MG: We asked her primary care doctor, who referred her to a neurologist.

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Long Term Liaisons: What were your feelings when you received the diagnosis?

MG: I was relieved to hear the words. This meant that others would treat her with the understanding of her dementia. She would be looked after.

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Long Term Liaisons: What ended up being the biggest challenges?

MG: Getting the diagnosis from a physician. The area she lived in had many psychiatrists who she had taught in medical school. I think they didn’t want to declare her dementia, so they showed professional courtesy by not doing so. I’ve heard of other cases (not ours) where a diagnosis of dementia can lead to family feuds and lawsuits. So, the doctors hate doing this.

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Long Term Liaisons: When did you involve a care manager?

MG: Within 4 months of her leaving assisted living.

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Long Term Liaisons: What were the key benefits of working with a care manager?

MG: We needed a care manager to watch over her and keep her physically safe.


  • Someone to visit her and advise us.

  • Someone to talk to her caregivers and nurses.

  • Someone to remind her about doctors’ appointments and accompany her.

  • Someone to convince her to give up driving her car.

  • Someone to comfort our fears about bizarre plans she had, such as her wish to get back her medical license, go back to work at 83 and move to Atlanta.

  • We family members were reeling from listening to her plans and at a loss how to talk to her.

The care managers’ approach to her was as friendly associates, there to advise or assist. No family member could have pulled this off without annoying her and then being ignored. She respected the care managers and allowed them to help her in ways we couldn’t have done. They arranged for a music therapist to visit her and fill an hour with singing, playing instruments, and the joy of music.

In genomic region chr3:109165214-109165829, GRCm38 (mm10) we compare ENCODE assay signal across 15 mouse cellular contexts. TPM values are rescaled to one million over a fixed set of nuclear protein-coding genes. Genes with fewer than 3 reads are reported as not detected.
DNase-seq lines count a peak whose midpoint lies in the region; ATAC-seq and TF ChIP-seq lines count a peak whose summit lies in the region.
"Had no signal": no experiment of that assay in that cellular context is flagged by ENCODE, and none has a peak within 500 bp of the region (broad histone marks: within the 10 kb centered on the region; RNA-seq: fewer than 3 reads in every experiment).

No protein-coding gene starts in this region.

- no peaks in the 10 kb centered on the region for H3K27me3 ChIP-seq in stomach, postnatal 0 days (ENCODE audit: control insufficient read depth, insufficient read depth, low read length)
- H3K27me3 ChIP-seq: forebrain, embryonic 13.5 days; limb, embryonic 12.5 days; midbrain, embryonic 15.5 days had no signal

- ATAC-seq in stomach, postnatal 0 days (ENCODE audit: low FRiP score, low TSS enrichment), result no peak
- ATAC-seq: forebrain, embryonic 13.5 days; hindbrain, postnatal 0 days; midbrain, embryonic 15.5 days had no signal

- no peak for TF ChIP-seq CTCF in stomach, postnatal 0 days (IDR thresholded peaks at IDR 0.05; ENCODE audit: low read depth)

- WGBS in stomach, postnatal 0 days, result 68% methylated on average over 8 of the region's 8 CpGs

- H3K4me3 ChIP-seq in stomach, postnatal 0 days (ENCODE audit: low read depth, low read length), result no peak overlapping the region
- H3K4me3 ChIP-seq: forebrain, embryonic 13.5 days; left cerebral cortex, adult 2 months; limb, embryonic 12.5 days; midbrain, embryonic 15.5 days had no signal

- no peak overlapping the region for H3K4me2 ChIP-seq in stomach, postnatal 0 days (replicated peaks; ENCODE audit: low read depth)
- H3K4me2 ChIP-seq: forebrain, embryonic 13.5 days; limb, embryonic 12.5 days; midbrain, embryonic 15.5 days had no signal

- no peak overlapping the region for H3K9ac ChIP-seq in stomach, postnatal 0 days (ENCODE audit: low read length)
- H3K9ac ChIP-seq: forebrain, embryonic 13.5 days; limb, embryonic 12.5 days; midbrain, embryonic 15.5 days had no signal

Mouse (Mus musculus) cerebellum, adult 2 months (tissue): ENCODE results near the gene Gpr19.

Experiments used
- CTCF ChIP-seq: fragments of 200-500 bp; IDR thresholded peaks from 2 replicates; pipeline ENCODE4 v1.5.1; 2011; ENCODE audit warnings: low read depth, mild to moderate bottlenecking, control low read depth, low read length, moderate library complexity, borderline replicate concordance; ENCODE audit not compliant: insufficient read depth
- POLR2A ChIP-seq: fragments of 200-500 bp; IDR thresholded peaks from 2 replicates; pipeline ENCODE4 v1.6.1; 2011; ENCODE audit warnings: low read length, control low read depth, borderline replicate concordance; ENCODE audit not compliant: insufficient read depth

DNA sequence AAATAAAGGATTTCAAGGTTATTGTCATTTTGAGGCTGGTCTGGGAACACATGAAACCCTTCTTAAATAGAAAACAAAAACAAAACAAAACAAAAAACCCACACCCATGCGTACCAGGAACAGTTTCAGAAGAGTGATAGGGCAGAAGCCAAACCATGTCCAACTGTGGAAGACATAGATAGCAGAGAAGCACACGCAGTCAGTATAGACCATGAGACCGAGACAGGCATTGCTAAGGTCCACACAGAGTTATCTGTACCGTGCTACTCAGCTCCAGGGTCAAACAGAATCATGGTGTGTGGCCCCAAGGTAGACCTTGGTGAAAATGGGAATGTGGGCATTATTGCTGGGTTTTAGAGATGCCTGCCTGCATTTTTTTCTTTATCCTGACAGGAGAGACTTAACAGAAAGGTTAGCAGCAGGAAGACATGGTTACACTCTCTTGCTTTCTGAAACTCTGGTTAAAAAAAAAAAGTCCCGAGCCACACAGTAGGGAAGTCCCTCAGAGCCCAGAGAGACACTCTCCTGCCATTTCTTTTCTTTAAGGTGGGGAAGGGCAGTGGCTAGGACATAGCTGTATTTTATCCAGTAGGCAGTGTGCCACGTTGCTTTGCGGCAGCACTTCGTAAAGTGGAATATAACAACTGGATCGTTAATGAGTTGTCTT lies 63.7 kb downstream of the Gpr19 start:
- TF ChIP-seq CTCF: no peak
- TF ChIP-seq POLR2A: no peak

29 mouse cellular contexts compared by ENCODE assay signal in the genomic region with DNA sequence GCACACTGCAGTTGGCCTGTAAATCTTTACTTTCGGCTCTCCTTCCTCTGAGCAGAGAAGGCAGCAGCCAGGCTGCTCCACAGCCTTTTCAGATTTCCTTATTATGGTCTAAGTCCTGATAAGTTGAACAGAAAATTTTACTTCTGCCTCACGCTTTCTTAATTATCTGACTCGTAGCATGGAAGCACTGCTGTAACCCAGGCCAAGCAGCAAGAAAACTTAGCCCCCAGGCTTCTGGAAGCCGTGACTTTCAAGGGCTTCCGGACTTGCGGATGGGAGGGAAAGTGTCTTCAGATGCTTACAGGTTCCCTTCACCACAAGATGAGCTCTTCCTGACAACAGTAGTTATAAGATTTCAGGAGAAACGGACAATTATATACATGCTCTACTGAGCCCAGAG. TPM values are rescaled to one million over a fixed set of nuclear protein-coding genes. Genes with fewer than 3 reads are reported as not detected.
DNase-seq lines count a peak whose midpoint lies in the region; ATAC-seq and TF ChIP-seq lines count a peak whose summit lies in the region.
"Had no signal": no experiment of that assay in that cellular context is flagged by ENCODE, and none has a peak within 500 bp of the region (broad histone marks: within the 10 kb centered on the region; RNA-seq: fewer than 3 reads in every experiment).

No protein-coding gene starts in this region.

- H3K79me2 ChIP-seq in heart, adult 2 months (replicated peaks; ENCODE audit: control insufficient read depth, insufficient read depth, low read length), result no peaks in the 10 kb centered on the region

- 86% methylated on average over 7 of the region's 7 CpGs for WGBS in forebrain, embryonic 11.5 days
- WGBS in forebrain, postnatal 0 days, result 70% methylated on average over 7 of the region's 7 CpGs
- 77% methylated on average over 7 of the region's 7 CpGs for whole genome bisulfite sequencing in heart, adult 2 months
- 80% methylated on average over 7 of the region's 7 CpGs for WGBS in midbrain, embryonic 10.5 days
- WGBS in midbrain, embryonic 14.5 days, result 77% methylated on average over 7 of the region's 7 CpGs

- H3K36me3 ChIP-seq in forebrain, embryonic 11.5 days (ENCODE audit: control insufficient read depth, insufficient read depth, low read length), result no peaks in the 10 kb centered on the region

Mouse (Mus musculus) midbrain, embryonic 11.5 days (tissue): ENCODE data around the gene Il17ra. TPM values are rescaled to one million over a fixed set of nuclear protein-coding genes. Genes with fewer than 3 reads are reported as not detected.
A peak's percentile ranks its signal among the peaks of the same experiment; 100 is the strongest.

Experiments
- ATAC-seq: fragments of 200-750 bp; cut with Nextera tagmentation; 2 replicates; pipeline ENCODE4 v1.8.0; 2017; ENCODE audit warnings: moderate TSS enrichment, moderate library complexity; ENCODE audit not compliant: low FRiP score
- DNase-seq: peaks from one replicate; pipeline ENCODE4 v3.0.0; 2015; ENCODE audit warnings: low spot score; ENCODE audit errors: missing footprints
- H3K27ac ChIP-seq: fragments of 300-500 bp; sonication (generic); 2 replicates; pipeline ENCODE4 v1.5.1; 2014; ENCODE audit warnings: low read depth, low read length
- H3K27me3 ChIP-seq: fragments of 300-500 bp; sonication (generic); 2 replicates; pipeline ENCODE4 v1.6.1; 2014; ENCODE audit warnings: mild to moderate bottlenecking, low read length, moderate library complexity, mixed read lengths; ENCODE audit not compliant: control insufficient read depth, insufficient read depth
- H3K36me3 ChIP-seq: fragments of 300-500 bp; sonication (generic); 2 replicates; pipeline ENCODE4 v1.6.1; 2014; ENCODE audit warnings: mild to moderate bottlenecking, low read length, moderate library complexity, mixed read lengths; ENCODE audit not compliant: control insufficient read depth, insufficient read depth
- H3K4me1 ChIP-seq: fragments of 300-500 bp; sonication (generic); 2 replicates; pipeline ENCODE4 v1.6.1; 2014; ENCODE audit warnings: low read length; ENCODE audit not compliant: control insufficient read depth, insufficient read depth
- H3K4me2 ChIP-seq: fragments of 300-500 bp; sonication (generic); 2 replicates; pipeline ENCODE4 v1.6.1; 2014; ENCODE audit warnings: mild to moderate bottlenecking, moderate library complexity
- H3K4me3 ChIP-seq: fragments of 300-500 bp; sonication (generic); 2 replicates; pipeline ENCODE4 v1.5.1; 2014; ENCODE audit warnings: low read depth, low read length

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Long Term Liaisons: What would you tell others about the entire process?

MG: We live daily with anxiety about a loved one with dementia. Knowing that the care manager has experience in all these issues allowed us to breathe and let the care manager handle the problems and advise us what to do.

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Long Term Liaisons: Are there things you wish you had done sooner than you did?

MG: We were fortunate to find a care manager early on, about 4 months from when she moved.

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Long Term Liaisons: Any other advice for someone seeing symptoms or going for a diagnosis?

MG: Employ a care manager as soon as you can. This will save your sanity, get an expert on board, and leave some room for you to experience joy, instead of constant worry.

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If you or someone you know needs help from a care manager, please reach out. We know where to start and how to help you walk through the tasks of being a caregiver.